My angel: Well, I’m fatigued again tonight but you know the reason and you know that I’m happy. Hold up your left hand and hold down your little finger with your thumb. What you have left is what I have left.
My grandmother, Patricia Byfield, explained to me what my grandfather, George D. Byfield, had meant in the V-Mail he wrote on March 30, 1945. It meant that he had three missions left to fly.
Nanny had opened an old cigar box filled with faded photographs, yellowed newspaper clippings tacked together with rusted pins, and a stack of handwritten letters. The V-Mail I had just read was one of hundreds she received from my grandfather, who flew 35 missions in a B-17 bomber over Europe during World War II.
Her story probably isn’t too different from many other young brides whose husbands had gone off to war. They had recently gotten married and George was attending law school at the University of Texas when news spread of the attack on Pearl Harbor. The young student immediately enlisted in the Air Force, and with one semester left of school, the Supreme Court of Texas allowed him to take the bar exam on the condition that he would complete his studies once he returned from duty. Not much time went by before George was sent to training, and he was followed around the country by his new bride and new baby. “He asked me if I was going to swim after him when he got shipped off,” my grandmother told me.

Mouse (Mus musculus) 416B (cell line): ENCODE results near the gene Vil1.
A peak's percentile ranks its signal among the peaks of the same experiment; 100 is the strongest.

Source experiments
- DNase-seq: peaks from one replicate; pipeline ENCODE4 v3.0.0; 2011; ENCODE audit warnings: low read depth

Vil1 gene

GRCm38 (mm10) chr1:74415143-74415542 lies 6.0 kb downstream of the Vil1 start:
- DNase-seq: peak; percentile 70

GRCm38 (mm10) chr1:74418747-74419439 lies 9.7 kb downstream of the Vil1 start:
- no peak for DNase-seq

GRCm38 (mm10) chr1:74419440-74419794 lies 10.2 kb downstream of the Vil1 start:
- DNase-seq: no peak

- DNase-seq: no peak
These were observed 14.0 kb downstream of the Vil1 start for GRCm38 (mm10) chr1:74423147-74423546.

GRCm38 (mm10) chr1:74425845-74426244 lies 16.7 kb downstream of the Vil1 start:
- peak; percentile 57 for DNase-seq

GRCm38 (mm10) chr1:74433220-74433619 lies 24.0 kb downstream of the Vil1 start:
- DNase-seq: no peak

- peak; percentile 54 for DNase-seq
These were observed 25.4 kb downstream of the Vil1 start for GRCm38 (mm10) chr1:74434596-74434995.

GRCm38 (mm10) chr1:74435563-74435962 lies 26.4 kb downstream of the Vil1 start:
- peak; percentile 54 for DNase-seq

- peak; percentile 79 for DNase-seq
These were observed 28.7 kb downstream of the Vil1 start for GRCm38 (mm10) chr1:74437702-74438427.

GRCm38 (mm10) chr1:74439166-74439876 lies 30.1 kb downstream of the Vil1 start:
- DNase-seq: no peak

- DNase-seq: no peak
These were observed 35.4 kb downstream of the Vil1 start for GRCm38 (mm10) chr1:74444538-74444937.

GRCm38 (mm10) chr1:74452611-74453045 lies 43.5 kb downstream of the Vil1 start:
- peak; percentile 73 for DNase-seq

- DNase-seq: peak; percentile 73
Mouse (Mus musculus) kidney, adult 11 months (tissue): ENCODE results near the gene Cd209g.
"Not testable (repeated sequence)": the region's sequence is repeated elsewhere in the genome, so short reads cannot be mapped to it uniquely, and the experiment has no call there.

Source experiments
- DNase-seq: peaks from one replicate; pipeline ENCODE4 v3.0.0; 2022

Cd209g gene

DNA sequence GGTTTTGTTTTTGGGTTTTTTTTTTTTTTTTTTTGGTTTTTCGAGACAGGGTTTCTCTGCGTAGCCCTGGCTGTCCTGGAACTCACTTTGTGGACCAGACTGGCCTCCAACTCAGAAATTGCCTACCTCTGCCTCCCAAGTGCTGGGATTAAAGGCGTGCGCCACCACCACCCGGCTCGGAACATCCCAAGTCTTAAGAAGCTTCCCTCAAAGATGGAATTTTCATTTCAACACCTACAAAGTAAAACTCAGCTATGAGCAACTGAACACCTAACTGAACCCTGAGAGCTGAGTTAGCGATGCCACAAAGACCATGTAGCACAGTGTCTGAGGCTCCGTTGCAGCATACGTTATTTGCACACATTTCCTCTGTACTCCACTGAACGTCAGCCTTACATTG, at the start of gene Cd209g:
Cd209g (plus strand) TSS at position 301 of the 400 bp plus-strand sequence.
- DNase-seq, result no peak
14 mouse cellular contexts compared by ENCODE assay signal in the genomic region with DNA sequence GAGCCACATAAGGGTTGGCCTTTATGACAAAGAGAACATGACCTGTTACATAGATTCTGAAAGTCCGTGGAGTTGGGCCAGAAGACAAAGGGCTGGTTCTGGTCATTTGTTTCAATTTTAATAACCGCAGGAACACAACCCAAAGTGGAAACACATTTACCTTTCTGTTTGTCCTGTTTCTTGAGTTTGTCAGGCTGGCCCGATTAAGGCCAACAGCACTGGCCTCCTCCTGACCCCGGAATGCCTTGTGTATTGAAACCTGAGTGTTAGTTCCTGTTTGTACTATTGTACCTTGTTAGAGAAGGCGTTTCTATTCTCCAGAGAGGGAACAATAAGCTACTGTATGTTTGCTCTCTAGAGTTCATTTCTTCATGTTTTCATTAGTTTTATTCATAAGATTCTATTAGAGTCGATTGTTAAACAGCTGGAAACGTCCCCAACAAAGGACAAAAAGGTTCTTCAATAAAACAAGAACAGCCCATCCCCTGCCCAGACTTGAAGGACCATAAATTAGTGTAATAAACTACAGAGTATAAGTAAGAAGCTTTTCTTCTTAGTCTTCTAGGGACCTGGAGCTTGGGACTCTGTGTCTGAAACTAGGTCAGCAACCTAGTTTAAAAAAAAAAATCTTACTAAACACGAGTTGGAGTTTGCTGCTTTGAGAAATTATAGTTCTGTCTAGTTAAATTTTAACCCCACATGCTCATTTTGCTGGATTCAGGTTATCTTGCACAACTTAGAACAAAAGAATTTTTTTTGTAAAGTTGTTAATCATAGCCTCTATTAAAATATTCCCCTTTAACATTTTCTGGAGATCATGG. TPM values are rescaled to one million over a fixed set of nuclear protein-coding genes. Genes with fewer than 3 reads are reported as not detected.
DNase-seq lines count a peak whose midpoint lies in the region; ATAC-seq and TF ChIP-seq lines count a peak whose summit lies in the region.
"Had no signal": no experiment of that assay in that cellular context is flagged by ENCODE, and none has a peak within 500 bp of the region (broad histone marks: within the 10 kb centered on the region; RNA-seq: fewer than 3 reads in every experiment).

“Did you?” I asked.
“No,” she said with a laugh. “I don’t like to swim.”
She remembered what it was like during the war; how she lived, how everyone got along, how rationing was a fact of life. She picked up more letters from the box. “I haven’t looked through these in years,” she confessed. “We had closed this chapter in our lives. Pulling all this out and reading it is really a revelation to me, and I know how much I loved him.”
And he her. She received almost a letter a day during the year George was at war. Although, there was period of about three weeks without any news. “We were all so worried. When I finally got some letters, the postman sat down with us and we all cried.”
Though the correspondence my grandfather sent rarely revealed much about specific events, my grandmother quickly learned to read between the lines. “He probably could have told me more than he did, but I could always tell when he’d flown. He’d say, ‘rough day,’ or, ‘helping the infantry these days,’ but couldn’t say where. When they went to London, George always wanted a hotel with a bath. But one time, he said he was taking a bath and a buzz bomb hit near the hotel. It shook all the water out of the tub.
“He’d give other hints, too. Here’s a letter from January 9 . It says, ‘We got a lot of snow, so Hitler got a little rest.’ Can you imagine? Hitler resting because of the snow. We just talk about Hitler now, but then, it was happening. We didn’t know anything about concentration camps. We didn’t find out until they went into Germany. Gas chambers, all of that—we didn’t know.”
On VE Day George headed home—to his wife and fifteen-month-old daughter. His part in the war had ended, but his courage wouldn’t be forgotten.